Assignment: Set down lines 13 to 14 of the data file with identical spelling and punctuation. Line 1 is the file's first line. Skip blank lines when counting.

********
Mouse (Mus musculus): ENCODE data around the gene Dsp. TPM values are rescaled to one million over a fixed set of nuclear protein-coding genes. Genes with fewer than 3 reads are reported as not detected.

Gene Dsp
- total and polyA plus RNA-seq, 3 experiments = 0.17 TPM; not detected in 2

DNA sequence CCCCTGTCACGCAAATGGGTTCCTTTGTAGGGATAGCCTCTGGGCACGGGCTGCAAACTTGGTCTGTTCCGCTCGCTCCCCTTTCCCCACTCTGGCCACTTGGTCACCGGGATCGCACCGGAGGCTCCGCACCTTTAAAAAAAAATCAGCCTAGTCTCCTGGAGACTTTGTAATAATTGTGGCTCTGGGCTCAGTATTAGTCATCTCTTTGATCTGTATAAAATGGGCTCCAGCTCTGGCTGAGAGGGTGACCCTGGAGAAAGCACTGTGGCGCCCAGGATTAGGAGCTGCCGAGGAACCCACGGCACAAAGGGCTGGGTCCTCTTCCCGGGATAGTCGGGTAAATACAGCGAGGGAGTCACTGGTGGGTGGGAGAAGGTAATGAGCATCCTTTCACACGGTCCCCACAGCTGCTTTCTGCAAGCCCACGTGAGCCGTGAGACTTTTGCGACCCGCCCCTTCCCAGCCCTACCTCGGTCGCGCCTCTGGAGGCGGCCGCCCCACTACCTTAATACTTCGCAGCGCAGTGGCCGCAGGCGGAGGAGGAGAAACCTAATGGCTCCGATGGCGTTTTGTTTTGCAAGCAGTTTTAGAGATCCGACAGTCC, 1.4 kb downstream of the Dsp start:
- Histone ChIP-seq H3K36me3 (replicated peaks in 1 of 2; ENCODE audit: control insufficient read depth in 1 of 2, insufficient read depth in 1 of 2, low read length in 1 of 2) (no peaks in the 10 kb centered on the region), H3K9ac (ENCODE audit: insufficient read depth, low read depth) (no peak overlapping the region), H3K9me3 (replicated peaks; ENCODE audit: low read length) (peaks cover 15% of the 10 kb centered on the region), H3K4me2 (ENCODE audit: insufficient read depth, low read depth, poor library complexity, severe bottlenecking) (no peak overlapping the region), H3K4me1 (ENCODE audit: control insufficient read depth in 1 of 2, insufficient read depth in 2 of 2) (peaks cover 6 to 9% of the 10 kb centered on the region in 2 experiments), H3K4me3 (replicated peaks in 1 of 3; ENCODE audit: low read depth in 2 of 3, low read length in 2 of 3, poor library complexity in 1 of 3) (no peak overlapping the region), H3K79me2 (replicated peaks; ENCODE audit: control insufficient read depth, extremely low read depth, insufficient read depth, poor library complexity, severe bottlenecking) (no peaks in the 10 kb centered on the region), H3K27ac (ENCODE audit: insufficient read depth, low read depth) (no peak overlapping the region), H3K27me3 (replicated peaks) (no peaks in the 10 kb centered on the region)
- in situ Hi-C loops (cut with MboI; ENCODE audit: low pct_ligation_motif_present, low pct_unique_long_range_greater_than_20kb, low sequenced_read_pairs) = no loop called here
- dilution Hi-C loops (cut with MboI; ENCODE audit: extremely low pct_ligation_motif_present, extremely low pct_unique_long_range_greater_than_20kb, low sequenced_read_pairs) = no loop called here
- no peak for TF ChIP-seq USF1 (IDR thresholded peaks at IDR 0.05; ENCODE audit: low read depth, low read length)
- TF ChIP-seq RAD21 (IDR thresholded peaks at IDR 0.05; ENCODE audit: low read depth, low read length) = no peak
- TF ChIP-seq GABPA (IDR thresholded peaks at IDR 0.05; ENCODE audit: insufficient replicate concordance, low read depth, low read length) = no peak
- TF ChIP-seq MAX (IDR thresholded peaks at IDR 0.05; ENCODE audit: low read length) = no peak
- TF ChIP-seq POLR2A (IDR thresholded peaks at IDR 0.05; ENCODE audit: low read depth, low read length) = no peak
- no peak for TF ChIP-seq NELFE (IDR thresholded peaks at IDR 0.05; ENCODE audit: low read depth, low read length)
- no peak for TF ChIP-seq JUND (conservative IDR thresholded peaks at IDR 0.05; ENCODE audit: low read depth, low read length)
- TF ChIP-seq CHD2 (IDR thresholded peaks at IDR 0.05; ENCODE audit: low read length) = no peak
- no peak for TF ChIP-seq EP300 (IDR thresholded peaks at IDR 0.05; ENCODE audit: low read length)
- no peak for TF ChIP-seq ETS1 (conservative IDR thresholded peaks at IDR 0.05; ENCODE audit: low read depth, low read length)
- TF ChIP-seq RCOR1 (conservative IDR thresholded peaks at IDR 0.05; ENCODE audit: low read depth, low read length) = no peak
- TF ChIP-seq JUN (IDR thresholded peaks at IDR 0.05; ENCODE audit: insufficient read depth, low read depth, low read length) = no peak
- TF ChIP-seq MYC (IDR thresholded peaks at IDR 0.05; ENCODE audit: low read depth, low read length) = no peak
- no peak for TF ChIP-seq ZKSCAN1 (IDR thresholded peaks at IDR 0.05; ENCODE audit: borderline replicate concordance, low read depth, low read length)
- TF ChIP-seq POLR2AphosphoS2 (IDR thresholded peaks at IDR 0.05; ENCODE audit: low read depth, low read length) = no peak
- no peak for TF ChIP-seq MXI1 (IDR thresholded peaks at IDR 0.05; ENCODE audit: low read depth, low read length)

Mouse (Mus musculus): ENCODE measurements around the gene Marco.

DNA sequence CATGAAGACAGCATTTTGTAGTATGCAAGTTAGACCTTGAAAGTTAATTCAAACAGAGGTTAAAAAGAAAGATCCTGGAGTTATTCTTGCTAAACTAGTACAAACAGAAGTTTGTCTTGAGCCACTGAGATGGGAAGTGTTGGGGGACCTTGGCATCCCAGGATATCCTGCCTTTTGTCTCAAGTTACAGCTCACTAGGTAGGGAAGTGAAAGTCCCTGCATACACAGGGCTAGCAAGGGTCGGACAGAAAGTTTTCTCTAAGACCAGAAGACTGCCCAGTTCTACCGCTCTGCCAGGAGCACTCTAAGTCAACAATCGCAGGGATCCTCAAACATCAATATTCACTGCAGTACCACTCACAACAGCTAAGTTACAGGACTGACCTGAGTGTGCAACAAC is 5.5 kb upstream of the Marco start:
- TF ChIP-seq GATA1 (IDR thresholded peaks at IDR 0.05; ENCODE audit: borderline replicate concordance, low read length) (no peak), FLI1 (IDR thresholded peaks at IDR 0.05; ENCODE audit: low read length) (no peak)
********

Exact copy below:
- no peak for TF ChIP-seq NELFE (IDR thresholded peaks at IDR 0.05; ENCODE audit: low read depth, low read length)
- no peak for TF ChIP-seq JUND (conservative IDR thresholded peaks at IDR 0.05; ENCODE audit: low read depth, low read length)